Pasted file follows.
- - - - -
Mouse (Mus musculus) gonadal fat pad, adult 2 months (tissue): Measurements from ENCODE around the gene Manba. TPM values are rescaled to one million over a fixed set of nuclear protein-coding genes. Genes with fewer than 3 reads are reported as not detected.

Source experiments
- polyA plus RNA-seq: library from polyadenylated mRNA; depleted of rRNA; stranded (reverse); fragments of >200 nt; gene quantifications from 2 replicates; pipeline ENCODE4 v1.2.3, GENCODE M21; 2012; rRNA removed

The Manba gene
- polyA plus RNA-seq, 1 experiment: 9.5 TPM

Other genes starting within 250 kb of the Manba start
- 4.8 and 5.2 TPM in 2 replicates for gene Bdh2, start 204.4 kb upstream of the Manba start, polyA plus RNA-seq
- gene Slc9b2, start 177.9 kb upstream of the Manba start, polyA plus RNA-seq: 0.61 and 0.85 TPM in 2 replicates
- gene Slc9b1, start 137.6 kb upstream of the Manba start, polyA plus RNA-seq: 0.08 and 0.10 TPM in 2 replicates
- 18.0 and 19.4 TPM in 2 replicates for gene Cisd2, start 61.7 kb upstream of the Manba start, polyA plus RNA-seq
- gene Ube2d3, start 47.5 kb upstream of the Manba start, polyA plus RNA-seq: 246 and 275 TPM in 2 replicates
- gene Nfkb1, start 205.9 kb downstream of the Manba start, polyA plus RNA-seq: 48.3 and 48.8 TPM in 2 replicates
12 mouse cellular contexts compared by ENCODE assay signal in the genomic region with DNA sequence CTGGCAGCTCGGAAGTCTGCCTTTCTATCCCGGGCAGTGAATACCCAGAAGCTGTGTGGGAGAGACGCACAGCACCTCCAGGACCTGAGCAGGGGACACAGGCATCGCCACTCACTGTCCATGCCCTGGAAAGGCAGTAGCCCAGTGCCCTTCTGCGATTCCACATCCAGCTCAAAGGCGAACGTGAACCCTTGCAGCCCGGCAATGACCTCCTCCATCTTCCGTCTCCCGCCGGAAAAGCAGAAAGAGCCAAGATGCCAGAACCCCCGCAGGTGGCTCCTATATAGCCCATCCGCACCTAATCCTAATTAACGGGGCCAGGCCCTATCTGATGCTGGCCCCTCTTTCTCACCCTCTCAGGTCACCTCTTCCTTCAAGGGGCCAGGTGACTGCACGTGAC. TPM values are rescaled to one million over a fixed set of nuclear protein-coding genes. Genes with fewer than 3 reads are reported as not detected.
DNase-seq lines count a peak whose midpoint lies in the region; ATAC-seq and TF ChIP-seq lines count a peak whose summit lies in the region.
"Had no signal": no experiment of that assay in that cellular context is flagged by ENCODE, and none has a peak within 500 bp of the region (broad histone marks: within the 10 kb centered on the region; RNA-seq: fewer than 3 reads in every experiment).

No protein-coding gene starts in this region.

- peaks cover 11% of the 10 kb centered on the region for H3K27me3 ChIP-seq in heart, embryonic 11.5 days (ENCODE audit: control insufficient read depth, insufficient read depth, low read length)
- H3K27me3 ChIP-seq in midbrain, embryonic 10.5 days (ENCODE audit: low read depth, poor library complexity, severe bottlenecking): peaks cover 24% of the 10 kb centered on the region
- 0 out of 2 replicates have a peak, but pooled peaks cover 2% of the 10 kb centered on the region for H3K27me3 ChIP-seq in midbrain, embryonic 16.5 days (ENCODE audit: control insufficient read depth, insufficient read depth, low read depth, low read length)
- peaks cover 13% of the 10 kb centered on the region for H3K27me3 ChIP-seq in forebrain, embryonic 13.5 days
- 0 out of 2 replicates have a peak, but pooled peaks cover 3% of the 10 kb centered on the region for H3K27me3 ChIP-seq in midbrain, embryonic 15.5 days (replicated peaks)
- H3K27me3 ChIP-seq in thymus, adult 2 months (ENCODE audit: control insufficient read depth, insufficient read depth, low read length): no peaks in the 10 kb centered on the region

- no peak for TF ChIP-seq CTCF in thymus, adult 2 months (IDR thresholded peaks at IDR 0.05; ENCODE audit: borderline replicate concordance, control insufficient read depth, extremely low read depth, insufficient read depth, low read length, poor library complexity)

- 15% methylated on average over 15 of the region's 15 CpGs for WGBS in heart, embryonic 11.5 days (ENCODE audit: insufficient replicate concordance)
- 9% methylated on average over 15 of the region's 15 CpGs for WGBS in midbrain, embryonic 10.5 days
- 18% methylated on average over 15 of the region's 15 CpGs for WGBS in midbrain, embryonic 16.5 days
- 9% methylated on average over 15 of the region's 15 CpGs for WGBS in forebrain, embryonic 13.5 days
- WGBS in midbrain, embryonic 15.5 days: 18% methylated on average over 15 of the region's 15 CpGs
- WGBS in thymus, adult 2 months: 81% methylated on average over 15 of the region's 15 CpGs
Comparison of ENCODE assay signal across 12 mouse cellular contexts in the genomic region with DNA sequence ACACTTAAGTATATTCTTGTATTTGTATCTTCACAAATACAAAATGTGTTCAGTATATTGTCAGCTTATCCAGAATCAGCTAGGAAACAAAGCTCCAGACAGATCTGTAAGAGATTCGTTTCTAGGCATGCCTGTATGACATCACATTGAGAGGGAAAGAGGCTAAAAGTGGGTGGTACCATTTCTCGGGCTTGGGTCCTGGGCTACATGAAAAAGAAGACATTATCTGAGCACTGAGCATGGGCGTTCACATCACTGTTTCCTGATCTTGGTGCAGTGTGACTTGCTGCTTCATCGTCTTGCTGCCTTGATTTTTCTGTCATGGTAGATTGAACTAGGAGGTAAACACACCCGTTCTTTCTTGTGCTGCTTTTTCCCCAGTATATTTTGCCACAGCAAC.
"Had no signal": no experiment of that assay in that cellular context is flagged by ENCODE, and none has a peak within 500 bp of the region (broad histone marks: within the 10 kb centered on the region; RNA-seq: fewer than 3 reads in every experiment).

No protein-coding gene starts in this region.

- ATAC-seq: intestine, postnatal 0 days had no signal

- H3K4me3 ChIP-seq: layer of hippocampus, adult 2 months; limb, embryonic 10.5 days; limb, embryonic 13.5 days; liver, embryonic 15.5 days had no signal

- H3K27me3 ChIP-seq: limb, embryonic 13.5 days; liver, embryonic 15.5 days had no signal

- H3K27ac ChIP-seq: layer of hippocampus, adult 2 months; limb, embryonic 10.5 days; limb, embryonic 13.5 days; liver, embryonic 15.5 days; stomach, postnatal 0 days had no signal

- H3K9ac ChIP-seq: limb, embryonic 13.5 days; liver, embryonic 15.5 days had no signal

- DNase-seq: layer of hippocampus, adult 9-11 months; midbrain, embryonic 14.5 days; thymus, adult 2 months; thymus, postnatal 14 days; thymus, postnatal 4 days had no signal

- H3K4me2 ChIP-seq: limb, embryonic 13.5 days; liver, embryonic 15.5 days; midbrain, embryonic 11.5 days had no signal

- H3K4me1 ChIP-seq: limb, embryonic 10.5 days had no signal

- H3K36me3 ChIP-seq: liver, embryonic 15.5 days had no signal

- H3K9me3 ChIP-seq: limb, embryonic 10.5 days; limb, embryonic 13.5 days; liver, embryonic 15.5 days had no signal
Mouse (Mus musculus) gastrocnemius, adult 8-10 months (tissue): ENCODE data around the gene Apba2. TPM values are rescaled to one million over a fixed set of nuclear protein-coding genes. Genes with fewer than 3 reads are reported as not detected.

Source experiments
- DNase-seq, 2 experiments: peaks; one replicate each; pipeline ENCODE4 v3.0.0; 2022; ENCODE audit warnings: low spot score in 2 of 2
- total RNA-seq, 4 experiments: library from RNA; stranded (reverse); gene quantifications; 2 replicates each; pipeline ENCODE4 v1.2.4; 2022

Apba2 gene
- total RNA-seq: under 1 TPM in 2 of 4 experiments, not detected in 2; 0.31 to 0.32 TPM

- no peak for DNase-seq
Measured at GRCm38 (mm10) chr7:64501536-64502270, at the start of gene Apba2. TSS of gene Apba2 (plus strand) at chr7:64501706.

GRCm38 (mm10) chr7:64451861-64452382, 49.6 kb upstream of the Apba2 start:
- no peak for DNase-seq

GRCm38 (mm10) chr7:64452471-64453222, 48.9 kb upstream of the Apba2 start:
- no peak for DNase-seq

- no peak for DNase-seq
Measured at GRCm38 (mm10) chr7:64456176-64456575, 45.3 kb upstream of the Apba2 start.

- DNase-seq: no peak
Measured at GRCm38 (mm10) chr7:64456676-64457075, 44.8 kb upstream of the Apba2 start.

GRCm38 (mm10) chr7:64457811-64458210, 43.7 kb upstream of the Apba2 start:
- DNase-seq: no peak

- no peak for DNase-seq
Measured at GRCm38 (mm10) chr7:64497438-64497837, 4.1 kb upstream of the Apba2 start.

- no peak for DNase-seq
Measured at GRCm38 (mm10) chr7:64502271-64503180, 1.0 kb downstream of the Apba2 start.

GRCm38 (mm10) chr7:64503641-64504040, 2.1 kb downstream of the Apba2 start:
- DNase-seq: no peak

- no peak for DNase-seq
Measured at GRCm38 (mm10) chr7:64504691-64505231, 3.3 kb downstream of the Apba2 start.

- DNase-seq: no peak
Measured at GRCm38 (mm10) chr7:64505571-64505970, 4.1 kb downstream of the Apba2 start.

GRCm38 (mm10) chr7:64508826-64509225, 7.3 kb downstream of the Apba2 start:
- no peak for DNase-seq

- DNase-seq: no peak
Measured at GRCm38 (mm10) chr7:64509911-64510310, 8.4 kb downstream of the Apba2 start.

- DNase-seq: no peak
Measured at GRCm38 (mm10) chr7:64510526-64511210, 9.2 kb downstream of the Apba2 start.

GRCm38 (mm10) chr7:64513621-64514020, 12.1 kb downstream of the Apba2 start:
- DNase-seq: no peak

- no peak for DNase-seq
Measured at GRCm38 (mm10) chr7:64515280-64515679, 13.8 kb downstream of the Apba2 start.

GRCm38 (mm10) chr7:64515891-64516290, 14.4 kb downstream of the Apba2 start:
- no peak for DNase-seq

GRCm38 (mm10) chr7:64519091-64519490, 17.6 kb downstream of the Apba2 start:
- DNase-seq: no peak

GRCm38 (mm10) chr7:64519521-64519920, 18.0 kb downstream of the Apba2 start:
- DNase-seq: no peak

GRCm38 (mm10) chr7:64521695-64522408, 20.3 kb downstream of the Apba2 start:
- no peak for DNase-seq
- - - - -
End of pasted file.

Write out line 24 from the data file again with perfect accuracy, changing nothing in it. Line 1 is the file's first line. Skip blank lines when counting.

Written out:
- 15% methylated on average over 15 of the region's 15 CpGs for WGBS in heart, embryonic 11.5 days (ENCODE audit: insufficient replicate concordance)